How Title IX has Opened Opportunities for Women in Sports and Education

Title IX has given women equitable opportunities in athletics and education

In schools across the nation the federal civil rights law of Title IX is enforced. Title IX prohibits discrimination on the basis of sex in education and activties. While Title IX is commonly known for providing equitable opportunities for women to participate in sports, it also gives them more educational opportunities. Women were often encouraged to pursue more ¨feminine¨ hobbies rather than pursue athletics, or education in math and science fields. This resulted in inequitable opportunities for women to participate in sports and certain educational pathways. As a result, women protested and lobbied Congress to have sex as a protected class category, leading to the enactment of Title IX. On June 3, 1972 President Nixon signed Title IX into law.


Before Title IX was enforced many colleges and universities limited the number of women that were allowed to attend or excluded them entirely. Admission offices analyzed womens´ applications with scrutiny as they believed that women would have more interest in marriage and becoming a mother rather than pursuing an education. However, the enactment of Title IX has allowed women to prove that it is possible to be a mother and have a job. Women were also often excluded from studying majors that involved science and engineering and were rather encouraged to pursue more nurturing jobs such as teaching, nursing, and home economics. Under Title IX, educational opportunities opened for women allowing them to study all academic fields and choose majors that best suit their interests. 


Since the enactment of Title IX women’s participation in sports has risen drastically. According to the New York Times, in 1971 – 1972, only  294,015 women actively participated in athletics. In more recent years (2018-2019) that number has grown to 3.4 million women. The various athletic opportunities that Title IX provides for women allows them to receive significantly more athletic scholarships. As stated by The Washington Post, while men still receive more athletic scholarships today than  women, the athletic scholarships awarded to women not only allows them to pursue their passion, but also allows them to pursue an education. Before Title IX women were often denied financial aid and scholarships; nonetheless, athletics has served as a means to help broaden their educational opportunities.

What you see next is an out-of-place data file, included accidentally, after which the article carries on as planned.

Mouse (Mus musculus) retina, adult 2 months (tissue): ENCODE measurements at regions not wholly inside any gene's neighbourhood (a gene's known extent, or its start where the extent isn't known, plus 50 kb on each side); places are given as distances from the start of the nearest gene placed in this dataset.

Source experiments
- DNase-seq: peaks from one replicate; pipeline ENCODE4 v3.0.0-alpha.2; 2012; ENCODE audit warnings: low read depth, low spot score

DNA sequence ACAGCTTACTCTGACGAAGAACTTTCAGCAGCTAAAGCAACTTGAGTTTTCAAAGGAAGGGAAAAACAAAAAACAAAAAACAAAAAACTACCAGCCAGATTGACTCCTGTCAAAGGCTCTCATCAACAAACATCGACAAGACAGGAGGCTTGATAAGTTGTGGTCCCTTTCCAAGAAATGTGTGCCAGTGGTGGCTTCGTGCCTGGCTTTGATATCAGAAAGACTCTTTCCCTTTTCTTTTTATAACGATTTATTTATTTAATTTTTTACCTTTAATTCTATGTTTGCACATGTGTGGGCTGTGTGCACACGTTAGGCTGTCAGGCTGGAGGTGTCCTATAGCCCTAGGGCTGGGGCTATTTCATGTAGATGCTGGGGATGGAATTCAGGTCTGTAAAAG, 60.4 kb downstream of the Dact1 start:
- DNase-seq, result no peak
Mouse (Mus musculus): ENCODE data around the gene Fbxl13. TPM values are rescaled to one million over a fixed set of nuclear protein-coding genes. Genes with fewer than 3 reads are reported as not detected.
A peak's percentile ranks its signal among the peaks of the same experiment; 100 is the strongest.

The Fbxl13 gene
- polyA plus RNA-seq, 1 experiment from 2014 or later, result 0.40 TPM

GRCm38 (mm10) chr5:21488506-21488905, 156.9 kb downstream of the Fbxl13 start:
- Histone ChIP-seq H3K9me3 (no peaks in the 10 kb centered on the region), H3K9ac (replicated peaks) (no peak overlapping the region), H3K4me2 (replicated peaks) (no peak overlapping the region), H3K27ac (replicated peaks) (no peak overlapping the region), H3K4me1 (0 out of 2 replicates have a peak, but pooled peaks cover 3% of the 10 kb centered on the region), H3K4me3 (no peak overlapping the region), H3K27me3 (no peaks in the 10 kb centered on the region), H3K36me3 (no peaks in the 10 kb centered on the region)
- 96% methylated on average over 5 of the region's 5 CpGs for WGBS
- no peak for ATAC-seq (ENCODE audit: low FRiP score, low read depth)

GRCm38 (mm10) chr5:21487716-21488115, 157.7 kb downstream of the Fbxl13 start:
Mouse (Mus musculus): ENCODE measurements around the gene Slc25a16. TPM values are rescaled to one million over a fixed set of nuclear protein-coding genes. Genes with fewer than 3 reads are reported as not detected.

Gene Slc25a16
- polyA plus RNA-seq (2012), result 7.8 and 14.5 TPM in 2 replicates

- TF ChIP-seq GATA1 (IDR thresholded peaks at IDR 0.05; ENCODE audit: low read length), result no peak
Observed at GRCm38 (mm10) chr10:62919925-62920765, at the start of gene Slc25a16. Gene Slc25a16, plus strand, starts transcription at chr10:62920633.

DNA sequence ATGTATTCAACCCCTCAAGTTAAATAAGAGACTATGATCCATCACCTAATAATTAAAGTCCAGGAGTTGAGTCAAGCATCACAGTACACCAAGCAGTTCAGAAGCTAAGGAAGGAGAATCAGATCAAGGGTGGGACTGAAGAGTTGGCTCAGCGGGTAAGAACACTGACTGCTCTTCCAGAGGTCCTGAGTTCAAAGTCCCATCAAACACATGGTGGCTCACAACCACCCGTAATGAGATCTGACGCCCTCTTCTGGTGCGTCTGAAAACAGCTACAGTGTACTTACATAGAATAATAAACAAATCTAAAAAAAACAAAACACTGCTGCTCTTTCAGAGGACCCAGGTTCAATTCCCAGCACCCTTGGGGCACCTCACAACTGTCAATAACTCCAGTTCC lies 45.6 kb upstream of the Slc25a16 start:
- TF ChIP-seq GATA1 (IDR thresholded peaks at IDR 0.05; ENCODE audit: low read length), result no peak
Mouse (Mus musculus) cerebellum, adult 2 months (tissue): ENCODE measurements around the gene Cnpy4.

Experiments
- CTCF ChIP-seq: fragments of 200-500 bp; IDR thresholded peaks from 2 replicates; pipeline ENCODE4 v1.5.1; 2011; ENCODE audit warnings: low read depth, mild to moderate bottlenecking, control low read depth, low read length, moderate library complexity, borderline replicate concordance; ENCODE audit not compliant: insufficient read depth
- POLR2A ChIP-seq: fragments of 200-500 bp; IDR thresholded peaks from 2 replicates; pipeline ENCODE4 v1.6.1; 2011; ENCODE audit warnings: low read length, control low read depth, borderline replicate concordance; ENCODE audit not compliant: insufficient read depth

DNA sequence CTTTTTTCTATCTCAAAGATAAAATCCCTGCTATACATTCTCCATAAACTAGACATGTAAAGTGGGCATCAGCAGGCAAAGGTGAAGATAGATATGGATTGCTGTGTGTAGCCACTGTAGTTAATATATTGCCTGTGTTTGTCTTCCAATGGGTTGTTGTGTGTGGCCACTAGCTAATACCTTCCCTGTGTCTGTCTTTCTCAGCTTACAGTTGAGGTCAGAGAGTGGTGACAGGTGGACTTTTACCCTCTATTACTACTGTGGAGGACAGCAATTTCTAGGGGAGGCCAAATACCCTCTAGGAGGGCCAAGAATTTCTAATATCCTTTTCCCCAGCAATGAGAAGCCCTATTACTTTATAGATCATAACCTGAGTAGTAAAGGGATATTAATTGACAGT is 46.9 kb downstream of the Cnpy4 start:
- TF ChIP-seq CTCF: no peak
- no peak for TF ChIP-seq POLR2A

Through the government’s goal to provide more athletic opportunities for girls, Title IX requires schools to allow girls to try out for a boys team if a girls team does not exist for that sport, if girls are underrepresented in that sport, and if that girl has the skills and abilities to participate on the boys team. In accordance with the Women’s Sports Foundation:


¨Boys should be allowed to play on a girls’ teams only when there is no team for boys offered in that sport, boys are underrepresented with regard to total athletic opportunities, and the strength and skill levels of the boys are comparable to those of the girls. Boys cannot participate on girls’ teams when there is no team offered for boys in the sport if girls are underrepresented in the sports program. While courts have found girls have the right to compete on boys’ teams under the EPC and Title IX, the courts have not granted boys the same access to girls’ teams.¨  


Courtesy of Women fighting for Title IX to be enacted

AsThis image requires alt text, but the alt text is currently blank. Either add alt text or mark the image as decorative. successful as Title IX has been, many believe there are still modifications to be made to the law. Title IX does not explicitly address discrimination against race, sexual orientation, gender identity, and disability. Title IX only directly addresses discrimination between sex and there is no denying that discrimination against race, sexual orientation, gender indentity, and disability exists. Many people believe that in order for Title IX to be truly nondiscriminatory these modifications must be made to ensure equity in sports among everyone.